Sufferers will automatically wake up long enough to reopen their airways, but they don’t usually remember their episodes come morning. It’s often their partners who flag the disorder after noticing snoring, guttural sounds or gasping, says Dr. Michael Gelb, a New York–based specialist in breathing-related sleep disorders. People who sleep alone can use a mobile app, such as SnoreLab, to monitor noises. Otherwise, Gelb says, warning signs also include “waking unrefreshed, moodiness, difficulty concentrating, daytime sleepiness and memory problems.”
Sleep-deprivation symptoms aren’t definitive proof that you have sleep apnea. Nor, for that matter, is snoring, but both are worth investigating. “The diagnosis is ultimately confirmed through a home sleep test or polysomnogram,” says Gelb. “You can organize this through your medical practitioner.”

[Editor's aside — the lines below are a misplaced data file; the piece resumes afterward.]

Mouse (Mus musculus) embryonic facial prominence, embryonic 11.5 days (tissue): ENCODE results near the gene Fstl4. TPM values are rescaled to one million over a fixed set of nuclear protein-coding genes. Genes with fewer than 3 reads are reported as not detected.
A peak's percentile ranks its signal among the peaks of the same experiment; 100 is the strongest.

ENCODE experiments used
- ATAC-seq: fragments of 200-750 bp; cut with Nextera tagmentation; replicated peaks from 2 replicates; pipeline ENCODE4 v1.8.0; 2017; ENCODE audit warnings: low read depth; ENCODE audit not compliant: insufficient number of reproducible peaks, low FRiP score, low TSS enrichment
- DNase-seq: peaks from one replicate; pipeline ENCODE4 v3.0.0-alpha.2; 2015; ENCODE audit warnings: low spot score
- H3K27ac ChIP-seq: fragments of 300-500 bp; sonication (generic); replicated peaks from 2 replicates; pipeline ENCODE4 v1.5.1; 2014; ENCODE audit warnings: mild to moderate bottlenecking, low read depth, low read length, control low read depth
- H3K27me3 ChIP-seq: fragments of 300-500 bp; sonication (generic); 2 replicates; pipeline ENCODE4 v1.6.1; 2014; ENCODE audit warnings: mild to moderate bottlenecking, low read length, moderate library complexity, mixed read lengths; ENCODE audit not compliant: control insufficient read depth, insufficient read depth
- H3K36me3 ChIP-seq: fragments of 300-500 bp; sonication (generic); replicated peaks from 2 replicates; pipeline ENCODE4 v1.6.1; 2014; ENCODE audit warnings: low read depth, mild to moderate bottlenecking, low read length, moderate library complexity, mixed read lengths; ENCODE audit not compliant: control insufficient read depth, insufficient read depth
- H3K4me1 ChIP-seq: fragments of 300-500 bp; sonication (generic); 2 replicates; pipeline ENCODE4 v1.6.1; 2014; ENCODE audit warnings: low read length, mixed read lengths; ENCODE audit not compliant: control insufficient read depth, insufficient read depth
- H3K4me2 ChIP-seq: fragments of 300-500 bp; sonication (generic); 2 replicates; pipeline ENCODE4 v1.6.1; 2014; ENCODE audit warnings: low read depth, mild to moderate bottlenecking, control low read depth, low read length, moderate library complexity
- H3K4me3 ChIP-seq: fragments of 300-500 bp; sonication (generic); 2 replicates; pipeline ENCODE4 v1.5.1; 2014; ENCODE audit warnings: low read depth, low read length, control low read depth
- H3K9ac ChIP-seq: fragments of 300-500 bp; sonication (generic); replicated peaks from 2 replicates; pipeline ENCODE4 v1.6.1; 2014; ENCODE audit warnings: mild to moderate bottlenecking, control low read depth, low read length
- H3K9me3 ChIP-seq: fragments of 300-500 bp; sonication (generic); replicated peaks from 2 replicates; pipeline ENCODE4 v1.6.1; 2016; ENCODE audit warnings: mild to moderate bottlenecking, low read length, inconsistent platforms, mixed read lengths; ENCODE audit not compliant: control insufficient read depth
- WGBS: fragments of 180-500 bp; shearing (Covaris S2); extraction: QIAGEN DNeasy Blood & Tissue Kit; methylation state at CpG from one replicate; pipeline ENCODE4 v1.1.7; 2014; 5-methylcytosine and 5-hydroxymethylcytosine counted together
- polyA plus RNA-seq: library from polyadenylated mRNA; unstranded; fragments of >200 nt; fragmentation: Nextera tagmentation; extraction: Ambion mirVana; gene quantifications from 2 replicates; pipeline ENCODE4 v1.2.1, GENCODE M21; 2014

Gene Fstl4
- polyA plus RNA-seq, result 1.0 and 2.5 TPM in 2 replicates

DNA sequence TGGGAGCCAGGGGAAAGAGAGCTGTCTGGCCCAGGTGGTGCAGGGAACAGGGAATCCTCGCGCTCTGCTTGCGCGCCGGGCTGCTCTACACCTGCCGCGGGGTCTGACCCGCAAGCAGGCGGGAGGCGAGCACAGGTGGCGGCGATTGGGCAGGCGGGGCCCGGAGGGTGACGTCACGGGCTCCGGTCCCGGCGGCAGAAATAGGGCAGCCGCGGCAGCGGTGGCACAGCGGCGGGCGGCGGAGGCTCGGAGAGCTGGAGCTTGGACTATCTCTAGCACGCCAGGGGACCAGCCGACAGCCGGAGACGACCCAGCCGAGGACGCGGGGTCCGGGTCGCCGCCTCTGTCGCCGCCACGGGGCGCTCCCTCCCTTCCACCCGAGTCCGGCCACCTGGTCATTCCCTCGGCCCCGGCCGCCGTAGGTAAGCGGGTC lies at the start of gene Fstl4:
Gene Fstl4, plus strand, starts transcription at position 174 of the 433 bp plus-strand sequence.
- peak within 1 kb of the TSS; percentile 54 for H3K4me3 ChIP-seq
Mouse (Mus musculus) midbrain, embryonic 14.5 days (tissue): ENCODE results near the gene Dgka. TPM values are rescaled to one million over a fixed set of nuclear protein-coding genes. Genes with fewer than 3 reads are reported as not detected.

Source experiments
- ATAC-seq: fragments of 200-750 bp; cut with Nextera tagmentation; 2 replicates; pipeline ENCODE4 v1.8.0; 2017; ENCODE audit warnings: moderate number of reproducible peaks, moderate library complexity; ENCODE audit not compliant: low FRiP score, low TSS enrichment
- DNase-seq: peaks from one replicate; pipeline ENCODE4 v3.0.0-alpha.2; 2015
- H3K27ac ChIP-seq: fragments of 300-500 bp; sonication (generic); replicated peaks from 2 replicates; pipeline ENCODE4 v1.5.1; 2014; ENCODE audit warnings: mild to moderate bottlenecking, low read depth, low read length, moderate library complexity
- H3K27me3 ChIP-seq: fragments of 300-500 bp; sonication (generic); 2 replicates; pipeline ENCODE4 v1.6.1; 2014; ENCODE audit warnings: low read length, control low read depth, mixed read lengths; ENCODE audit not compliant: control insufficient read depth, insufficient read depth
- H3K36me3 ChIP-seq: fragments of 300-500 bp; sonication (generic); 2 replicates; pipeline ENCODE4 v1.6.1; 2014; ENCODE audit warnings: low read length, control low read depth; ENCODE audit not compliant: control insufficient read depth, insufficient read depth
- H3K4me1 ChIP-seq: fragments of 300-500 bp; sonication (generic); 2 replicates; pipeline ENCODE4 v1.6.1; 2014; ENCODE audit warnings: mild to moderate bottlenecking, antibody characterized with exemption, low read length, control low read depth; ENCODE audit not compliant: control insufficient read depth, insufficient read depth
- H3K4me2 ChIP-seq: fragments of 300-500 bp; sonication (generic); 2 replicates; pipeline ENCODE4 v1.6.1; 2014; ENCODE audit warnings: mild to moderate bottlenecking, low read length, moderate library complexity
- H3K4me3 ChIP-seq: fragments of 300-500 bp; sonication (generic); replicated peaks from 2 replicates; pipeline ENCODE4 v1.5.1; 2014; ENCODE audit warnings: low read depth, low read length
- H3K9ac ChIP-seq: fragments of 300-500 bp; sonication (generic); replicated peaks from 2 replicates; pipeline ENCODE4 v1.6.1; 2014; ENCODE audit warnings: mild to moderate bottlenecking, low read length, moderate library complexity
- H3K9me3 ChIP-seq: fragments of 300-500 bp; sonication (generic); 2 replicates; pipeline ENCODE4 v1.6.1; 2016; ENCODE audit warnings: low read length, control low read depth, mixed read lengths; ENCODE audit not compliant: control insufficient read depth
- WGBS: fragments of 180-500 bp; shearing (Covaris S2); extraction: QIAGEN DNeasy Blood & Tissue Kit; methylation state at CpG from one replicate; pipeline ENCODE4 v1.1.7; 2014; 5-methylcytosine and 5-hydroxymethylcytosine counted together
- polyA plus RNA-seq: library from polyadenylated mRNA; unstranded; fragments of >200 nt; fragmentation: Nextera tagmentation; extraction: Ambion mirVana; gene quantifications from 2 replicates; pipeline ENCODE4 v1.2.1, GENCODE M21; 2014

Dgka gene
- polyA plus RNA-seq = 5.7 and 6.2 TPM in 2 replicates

Find out more expert advice to help stop snoring.
Learn the smartest ways to share a bed
When it comes to getting a good night’s sleep, there are pros and cons to having a bedmate. Given the common realities of snoring, rolling over and hogging the blankets, tucking in alone will generally garner better results when one’s sleep quality is measured with objective criteria, such as the amount of slow-wave sleep, a non-REM stage that is key to memory consolidation.
On the other hand, people tend to be more subjectively satisfied with their shut-eye when they cuddle up next to a loving partner—it releases oxytocin, a feel-good hormone that reduces stress and promotes pair bonding. Here are two ways to reap the benefits while minimizing the downsides:
- Make sure your mattress is large enough for two, and if your partner’s movements are an issue, opt for memory foam; you’ll be less likely to feel every toss and turn.
- Work on your partnership. Bad sleep is linked with poor relationship satisfaction and vice versa. It’s an equation that can be tackled from either side.
These are the best sleeping positions for a good night’s sleep.
Know if you’re oversleeping